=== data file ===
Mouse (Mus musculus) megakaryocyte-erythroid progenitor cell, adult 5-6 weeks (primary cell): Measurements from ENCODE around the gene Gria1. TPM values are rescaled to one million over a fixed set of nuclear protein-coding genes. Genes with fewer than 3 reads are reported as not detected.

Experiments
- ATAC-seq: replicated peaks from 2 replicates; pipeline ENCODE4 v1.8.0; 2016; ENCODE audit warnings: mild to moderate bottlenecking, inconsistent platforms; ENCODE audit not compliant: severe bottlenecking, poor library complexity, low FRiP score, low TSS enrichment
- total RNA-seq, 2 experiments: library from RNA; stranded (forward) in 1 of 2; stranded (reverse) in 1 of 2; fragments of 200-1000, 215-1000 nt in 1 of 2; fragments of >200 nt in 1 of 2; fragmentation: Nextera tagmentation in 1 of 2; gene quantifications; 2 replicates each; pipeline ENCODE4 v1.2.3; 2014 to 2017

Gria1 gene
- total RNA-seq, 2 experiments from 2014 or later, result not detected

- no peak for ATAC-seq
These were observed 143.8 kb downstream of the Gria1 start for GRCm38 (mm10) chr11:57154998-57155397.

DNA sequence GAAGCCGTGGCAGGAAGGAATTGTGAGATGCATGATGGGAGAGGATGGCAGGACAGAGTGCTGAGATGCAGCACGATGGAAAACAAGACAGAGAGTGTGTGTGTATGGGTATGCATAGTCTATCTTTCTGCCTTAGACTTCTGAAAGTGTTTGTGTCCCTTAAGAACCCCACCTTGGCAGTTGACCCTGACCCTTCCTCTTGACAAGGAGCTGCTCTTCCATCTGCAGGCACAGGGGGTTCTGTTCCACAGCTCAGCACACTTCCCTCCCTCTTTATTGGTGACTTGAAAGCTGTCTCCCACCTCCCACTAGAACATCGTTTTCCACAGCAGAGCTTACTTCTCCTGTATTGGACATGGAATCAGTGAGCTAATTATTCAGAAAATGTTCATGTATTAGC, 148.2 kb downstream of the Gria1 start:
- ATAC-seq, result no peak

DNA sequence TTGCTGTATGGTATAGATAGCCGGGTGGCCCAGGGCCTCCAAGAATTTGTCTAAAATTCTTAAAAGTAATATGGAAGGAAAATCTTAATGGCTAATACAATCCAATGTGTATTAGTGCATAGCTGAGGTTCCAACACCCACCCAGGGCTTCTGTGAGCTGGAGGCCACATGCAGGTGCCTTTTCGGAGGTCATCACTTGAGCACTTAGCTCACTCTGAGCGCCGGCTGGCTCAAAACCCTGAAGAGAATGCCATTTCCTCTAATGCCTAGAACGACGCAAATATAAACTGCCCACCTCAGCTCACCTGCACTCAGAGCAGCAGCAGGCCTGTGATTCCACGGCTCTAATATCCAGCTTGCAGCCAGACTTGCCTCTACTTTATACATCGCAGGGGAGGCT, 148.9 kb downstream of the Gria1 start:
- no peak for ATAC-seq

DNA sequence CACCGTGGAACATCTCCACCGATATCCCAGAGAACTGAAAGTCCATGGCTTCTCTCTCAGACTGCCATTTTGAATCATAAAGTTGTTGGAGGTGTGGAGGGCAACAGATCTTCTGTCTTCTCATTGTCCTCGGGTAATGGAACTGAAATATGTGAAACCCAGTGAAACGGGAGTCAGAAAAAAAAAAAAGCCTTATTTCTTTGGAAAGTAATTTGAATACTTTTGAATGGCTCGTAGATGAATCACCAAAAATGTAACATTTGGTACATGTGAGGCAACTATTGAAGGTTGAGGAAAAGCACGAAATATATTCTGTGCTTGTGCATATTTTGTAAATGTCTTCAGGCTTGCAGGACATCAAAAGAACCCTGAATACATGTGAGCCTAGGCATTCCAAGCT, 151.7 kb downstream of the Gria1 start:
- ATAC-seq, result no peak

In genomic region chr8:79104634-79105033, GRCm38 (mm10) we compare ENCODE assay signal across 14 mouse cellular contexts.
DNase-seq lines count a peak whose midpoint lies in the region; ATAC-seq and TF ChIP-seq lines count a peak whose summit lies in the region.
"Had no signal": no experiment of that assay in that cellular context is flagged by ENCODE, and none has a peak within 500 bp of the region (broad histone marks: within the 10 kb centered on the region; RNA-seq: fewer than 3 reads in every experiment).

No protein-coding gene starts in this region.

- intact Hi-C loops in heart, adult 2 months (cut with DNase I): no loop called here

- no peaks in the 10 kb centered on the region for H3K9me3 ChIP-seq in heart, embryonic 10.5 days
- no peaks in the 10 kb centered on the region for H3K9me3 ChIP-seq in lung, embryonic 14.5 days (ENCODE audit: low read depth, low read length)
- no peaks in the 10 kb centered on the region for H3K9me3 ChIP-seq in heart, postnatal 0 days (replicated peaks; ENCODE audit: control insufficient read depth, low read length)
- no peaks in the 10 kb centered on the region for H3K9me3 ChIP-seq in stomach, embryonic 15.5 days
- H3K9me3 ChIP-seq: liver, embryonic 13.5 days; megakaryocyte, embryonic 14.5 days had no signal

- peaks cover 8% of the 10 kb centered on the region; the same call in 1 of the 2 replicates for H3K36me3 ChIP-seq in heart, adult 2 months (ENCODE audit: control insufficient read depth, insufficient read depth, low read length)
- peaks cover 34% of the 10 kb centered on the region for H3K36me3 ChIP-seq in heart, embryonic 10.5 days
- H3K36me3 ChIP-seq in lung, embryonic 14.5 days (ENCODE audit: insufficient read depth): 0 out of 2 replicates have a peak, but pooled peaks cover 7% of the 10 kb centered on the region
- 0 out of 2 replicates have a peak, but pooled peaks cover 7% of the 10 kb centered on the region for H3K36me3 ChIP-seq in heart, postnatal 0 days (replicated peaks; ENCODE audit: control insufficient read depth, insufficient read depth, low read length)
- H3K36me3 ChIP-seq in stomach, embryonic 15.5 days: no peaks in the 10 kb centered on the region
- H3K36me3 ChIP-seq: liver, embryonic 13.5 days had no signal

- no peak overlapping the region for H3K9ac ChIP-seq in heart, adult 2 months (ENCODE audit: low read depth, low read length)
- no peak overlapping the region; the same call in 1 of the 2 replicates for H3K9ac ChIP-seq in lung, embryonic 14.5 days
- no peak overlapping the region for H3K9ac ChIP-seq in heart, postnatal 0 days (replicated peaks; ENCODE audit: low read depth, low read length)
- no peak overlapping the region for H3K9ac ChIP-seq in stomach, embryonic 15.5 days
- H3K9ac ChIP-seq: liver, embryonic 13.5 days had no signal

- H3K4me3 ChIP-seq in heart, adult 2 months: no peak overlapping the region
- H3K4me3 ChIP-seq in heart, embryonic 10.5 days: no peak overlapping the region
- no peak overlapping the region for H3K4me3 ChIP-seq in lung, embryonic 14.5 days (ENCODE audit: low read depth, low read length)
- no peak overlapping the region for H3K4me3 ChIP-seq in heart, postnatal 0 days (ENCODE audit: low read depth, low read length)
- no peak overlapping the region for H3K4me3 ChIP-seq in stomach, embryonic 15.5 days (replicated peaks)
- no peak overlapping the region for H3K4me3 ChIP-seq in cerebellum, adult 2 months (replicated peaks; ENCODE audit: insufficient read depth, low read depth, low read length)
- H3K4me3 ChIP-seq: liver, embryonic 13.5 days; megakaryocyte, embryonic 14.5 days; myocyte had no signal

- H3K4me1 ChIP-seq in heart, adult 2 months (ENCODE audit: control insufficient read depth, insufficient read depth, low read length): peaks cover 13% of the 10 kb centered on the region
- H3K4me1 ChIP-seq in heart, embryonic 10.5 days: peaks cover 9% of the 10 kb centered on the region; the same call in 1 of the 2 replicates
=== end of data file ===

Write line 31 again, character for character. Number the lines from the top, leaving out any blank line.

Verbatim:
- no peak overlapping the region for H3K9ac ChIP-seq in heart, adult 2 months (ENCODE audit: low read depth, low read length)